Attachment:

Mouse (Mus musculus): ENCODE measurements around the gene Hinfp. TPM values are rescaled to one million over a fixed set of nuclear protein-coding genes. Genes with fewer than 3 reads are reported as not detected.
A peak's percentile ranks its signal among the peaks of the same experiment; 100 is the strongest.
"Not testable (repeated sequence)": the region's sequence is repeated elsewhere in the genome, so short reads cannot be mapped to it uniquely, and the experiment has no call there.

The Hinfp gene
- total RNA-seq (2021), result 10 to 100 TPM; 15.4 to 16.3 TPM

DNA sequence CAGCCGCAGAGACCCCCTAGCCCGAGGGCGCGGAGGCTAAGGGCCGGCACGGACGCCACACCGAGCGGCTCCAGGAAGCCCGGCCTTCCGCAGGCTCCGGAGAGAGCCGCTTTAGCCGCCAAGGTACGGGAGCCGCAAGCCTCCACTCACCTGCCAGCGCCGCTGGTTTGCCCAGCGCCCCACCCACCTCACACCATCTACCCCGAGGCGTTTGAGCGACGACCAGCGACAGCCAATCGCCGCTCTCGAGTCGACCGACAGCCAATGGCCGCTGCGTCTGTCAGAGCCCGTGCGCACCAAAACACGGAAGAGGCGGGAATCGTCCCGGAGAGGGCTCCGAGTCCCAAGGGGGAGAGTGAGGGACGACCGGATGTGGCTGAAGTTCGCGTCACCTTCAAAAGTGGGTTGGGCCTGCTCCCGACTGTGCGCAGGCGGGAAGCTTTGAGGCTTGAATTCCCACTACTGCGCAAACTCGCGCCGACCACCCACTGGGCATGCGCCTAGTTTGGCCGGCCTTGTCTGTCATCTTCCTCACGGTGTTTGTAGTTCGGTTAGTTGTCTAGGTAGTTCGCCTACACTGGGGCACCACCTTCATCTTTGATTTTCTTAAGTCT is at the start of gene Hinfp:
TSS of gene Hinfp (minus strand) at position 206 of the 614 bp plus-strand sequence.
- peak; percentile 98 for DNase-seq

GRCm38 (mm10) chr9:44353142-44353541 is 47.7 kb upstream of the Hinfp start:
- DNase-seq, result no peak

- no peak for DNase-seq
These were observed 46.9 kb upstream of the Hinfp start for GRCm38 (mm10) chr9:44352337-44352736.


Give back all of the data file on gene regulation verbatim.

Mouse (Mus musculus): ENCODE measurements around the gene Hinfp. TPM values are rescaled to one million over a fixed set of nuclear protein-coding genes. Genes with fewer than 3 reads are reported as not detected.
A peak's percentile ranks its signal among the peaks of the same experiment; 100 is the strongest.
"Not testable (repeated sequence)": the region's sequence is repeated elsewhere in the genome, so short reads cannot be mapped to it uniquely, and the experiment has no call there.

The Hinfp gene
- total RNA-seq (2021), result 10 to 100 TPM; 15.4 to 16.3 TPM

DNA sequence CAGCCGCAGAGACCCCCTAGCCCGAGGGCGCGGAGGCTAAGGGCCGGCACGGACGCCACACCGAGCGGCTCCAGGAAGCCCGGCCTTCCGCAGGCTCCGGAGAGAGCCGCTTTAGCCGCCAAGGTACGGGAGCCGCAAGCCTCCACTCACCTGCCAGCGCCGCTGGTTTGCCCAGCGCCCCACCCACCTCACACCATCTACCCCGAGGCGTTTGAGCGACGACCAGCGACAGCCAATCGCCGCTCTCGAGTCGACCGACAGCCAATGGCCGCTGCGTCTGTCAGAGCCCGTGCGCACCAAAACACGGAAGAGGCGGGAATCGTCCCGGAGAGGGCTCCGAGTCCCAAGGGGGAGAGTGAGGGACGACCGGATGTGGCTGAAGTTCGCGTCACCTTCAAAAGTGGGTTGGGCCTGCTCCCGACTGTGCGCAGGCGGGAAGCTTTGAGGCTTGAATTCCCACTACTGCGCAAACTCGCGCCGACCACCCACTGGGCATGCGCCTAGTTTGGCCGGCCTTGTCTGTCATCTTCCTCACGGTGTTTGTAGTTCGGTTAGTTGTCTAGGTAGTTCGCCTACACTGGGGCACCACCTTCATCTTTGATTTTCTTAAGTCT is at the start of gene Hinfp:
TSS of gene Hinfp (minus strand) at position 206 of the 614 bp plus-strand sequence.
- peak; percentile 98 for DNase-seq

GRCm38 (mm10) chr9:44353142-44353541 is 47.7 kb upstream of the Hinfp start:
- DNase-seq, result no peak

- no peak for DNase-seq
These were observed 46.9 kb upstream of the Hinfp start for GRCm38 (mm10) chr9:44352337-44352736.